Sweet Summer Farm Grows Peanuts
Early in the spring, we planted a small patch of peanuts. Peanuts are a big crop in GA; as many of you might know, former president Jimmy Carter was a peanut farmer. They grow really well in South GA, so we thought we would see how they did in the North GA mountains. Honestly, we did not have a lot of hope for them, but we were surprised. When we dug up our plants, we were delighted to find quite a few peanuts. There are not enough to keep us in peanut butter for the next year, but hey, we are going to enjoy having a nice big pot of boiled peanuts!
Peanuts need a long growing season. We started ours inside under grow lights. They came up and grew great, but when we transplanted them into the garden they wilted badly. Thankfully, they soon recovered and grew at a steady pace. Peanuts like sandy, loose, and well-drained soil to grow, but you can still grow them in clay soil. Which was perfect for us, because we don’t have anything near sandy soil.
We eventually saw small yellow blooms, and that means they’ve started
making peanuts. After a long wait, they were finally ready. There is no
sure sign to tell when they’re ready that we know of. Just look on your
seed package and it will tell you the number of days till mature.
Otherwise, you will just have to dig one of them up and see if your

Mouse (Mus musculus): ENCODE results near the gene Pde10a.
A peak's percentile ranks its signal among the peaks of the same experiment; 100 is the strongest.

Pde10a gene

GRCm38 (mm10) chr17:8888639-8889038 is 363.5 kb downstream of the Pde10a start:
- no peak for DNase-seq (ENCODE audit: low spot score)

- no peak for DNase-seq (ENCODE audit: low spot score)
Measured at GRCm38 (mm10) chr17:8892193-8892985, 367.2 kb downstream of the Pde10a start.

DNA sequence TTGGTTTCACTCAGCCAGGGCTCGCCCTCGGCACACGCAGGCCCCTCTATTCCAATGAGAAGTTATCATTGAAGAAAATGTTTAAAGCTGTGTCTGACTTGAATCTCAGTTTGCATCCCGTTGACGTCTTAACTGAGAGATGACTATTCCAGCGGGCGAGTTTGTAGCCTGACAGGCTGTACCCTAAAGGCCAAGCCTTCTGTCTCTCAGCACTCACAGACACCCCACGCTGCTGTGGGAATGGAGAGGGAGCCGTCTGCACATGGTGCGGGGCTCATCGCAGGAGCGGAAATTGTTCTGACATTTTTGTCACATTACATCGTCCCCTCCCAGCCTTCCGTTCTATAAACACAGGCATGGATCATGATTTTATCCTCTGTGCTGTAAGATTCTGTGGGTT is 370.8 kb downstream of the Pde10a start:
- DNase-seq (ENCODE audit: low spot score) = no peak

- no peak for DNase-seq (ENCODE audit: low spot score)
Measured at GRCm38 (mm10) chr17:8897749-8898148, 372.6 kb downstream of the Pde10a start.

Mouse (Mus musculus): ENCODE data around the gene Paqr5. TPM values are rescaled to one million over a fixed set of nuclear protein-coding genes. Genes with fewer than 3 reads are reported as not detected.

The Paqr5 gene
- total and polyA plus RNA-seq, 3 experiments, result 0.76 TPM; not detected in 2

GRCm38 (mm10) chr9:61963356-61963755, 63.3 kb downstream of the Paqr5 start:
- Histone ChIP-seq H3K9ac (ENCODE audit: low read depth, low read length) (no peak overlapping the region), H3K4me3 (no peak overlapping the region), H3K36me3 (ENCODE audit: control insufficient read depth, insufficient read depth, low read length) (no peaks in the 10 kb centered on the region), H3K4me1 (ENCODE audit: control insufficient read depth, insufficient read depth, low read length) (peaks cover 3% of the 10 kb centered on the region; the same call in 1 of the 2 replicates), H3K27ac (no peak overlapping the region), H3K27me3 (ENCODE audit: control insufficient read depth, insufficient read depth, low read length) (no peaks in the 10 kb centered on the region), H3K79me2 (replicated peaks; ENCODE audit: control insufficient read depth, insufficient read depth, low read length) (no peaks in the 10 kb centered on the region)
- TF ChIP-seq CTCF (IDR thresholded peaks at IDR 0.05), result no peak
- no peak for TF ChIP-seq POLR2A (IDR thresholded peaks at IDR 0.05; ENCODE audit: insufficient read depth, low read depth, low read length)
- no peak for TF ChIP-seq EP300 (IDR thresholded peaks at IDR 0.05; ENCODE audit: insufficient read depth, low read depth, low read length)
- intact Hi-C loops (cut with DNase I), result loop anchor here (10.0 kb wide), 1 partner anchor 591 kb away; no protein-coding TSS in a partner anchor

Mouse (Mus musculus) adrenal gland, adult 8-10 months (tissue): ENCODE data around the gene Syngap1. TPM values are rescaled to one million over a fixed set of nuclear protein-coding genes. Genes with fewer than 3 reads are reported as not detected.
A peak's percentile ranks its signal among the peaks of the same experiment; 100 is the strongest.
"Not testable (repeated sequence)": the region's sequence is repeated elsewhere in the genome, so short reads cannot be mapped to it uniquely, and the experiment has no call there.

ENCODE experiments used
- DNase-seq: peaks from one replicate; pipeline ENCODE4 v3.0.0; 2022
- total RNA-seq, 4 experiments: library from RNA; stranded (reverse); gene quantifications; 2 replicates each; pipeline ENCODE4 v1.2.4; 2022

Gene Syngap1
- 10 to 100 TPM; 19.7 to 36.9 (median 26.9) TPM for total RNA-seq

peanuts are ready to eat.
Peanuts go through a process called pegging, which means that they have runners underground that also produce peanuts. The plants don’t just produce peanuts at the crown of the plant. It all depends on the variety and in what conditions they are grown in, but they should produce about 25 to 50 peanut pods. We planted our peanuts in a small square “peanut patch,” which was actually too small for them. We still got a good harvest, though. Next year, instead of a small patch, we plan on making a long, rectangular, three-foot-wide row. We are thinking about plowing some sand and compost into the row before we plant.
Peanuts plants grow to be 12 to 18 inches tall and up to three feet long. So you should space your rows about 36 inches apart. If you don’t want to start the seeds inside and then transplant them, then you plant the seeds directly into the ground. If you do so, you need to make sure that it has been three weeks after the last frost and that the temperature of the soil is above 60 degrees. You should plant your seeds just shy of 2 inches deep, and 4 to 6 inches apart.
It is really fun to grow peanuts; we enjoyed them this year! If you have not tried growing peanuts, give them a try. It might turn out better than you had hoped.
Grow Winter Greens with Indoor Lettuce and Radish
Growing baby greens indoors during winter can stave off seasonal blues while giving cut-and-come-again harvests.
Learn how you can add buckwheat to your crop rotation to enhance your soil, feed your livestock, and reap a hefty honey harvest.
Discover Uncommon Berries: Saskatoon, Honeyberry, Gooseberry and Currant
Check out some of the fruits less taken which are relatively easy to grow, tasty fresh as well as delicious in jams and tarts.